Montreal Mayor Valérie Plante has come out swinging against the province’s contentious bill on secularism, saying it violates the fundamental rights of certain individuals.
“I am very worried by the message we’re sending with this bill,” she said on Thursday, hours after the proposed legislation was tabled.
The Coalition Avenir Québec government’s Bill 21 would bar public sector employees in positions of authority — including teachers, police officers and judges — from wearing religious garb in the workplace. It also includes a grandfather clause that would allow current employees to continue wearing religious symbols.
Plante blasted the bill, arguing it sends a negative message toward newcomers and minorities in Quebec.
“This bill will not settle the debate of secularism in our society,” she said.
She also said it will impact the daily lives of Montrealers and she is worried about what repercussions it could have on attracting talent to the city.
“No citizen should live in fear and uncertainty about his job or his place in Montreal society because he chooses to practice his religion,” she said.
The proposed legislation also invokes the notwithstanding clause to prevent any legal challenges based on rights violations against it. The notwithstanding clause, however, has an expiry date — typically within five years of being invoked.
Bill 21 was a key election promise made by Quebec Premier François Legault. He maintains it has widespread support from across the province.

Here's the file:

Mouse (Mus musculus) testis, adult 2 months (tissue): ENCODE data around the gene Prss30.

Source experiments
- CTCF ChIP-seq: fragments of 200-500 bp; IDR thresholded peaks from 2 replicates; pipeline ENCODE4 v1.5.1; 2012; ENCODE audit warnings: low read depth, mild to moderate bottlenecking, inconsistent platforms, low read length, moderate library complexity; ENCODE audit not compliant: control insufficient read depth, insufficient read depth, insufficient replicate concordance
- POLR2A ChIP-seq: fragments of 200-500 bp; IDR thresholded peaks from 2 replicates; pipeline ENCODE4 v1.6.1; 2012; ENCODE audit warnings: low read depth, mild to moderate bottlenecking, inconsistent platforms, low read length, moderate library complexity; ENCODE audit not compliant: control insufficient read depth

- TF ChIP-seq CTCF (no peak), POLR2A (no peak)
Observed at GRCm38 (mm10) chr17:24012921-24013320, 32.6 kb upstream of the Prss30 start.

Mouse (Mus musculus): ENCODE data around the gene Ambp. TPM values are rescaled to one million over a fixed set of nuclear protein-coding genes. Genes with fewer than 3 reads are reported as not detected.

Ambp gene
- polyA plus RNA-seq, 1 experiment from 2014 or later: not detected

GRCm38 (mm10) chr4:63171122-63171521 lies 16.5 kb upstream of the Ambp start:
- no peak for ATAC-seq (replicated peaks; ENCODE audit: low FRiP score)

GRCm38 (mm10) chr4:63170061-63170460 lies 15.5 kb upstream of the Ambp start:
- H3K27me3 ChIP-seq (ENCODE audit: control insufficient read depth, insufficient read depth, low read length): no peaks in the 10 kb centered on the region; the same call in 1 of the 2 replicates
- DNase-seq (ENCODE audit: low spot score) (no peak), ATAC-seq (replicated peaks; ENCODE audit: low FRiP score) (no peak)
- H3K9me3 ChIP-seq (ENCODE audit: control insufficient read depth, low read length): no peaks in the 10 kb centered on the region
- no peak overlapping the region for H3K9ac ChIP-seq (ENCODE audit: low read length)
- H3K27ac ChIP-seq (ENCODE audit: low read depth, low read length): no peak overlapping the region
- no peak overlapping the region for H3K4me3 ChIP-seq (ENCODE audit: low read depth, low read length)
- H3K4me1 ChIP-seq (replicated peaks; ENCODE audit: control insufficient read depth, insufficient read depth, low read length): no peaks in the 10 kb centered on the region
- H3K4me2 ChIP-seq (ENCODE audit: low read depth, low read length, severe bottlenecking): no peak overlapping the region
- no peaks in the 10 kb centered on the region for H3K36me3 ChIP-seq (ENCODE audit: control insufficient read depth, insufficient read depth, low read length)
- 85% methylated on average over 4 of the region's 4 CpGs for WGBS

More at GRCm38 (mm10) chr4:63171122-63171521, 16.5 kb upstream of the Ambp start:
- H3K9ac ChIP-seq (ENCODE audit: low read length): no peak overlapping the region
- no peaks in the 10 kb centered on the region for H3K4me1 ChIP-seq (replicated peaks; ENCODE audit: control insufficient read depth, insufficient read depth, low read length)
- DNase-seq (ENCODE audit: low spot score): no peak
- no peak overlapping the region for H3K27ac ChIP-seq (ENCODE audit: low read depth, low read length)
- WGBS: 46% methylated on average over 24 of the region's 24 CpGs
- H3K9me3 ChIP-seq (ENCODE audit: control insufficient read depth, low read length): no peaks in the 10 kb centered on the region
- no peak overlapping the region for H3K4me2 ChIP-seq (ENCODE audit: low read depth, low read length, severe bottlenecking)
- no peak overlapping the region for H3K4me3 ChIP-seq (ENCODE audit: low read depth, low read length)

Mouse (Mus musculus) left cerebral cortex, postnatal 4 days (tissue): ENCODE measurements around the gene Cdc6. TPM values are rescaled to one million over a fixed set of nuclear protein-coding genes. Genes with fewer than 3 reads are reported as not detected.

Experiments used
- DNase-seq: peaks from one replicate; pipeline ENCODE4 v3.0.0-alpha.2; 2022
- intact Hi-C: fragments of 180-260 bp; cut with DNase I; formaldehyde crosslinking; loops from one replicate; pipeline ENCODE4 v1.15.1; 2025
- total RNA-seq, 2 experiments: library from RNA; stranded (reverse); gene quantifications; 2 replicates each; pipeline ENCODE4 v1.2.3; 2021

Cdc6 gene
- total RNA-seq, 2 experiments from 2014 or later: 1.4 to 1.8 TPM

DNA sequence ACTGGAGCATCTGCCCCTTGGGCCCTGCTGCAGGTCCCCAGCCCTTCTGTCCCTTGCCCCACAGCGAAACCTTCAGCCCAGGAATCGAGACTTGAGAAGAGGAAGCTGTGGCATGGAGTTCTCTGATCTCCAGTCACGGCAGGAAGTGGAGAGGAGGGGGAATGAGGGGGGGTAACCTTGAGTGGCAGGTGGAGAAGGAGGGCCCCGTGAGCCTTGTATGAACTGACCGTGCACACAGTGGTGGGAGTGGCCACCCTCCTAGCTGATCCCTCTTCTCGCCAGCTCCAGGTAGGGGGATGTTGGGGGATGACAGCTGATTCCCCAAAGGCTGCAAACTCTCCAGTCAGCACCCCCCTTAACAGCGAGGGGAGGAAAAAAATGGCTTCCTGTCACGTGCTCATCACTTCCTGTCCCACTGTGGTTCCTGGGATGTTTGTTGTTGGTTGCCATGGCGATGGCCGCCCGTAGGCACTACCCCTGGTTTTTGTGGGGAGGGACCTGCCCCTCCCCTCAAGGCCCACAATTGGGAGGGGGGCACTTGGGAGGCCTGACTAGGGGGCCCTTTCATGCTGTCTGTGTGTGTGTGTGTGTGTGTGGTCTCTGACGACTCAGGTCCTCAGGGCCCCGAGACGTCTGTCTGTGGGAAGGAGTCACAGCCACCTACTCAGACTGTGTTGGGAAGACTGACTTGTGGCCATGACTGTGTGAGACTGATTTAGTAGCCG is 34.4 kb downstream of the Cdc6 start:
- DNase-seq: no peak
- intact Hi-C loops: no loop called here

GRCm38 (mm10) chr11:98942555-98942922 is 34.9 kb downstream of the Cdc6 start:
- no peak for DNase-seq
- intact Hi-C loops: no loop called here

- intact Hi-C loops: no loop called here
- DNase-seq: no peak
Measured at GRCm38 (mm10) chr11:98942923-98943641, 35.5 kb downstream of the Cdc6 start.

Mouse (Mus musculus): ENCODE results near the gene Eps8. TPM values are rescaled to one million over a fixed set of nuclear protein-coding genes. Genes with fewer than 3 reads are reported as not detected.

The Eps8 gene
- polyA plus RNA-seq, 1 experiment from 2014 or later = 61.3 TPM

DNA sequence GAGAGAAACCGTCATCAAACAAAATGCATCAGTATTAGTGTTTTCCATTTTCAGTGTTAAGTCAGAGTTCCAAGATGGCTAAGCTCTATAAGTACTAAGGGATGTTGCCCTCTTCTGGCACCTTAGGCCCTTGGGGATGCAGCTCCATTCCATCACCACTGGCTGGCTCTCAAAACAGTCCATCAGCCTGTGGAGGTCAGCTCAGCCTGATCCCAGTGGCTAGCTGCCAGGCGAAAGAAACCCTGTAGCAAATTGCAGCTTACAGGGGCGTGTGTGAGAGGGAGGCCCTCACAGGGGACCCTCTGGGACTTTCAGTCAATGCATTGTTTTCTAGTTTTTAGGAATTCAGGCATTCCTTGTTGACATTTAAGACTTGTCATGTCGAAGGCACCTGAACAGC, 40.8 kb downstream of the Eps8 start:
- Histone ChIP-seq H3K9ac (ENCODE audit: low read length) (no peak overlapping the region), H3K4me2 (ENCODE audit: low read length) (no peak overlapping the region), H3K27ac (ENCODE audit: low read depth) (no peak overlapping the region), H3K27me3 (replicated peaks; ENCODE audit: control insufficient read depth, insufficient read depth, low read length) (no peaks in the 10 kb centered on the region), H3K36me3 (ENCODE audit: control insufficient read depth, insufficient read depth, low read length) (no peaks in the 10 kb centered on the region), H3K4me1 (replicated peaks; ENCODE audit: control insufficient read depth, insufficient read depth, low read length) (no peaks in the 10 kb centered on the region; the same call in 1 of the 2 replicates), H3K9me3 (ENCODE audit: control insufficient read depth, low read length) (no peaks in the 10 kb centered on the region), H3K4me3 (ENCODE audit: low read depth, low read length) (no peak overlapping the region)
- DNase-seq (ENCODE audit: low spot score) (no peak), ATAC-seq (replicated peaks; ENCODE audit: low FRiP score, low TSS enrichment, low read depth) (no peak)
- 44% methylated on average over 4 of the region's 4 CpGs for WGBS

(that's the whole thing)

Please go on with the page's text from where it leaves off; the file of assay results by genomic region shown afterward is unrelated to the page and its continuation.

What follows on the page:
WATCH BELOW: Quebec Premier François Legault says he is “very proud” of the province’s secularism bill
Mitchell Brownstein, mayor of Côte Saint-Luc, said municipalities should stand by their employees. In February, the city that in Montreal’s west end adopted a resolution condemning the government’s plan.
“Whether you’re wearing a kippa or a hijab, we respect you for who you are — not the religious symbol that you might be wearing,” he said. “We’re going to stand by that and we believe municipalities should stand by that.”
Mixed reaction from Montreal groups representing teachers, police
While the government has argued there is no further room for religious accommodations, several organizations representing civil servants in Montreal have mixed reactions to the bill.
The English Montreal School Board vows it will not comply with such a ban. Quebec’s largest English-language school board said on Wednesday it supports teachers’ and staff’s right to freedom of religion.
The Fédération autonome de l’Enseignement, one of Quebec’s largest teachers’ federations, has also filed a legal challenge against the province over its attempts to track the number of teachers who wear religious symbols.
However, the Montreal Police brotherhood — the union that represents the city’s police officers — supports the bill. President Yves Francoeur said his group believes it’s important for police officers to project an image of neutrality. There are no Montreal police officers who wear religious symbols targeted by the bill.
— With files from Global News’ Rachel Lau, Gloria Henriquez and The Canadian Press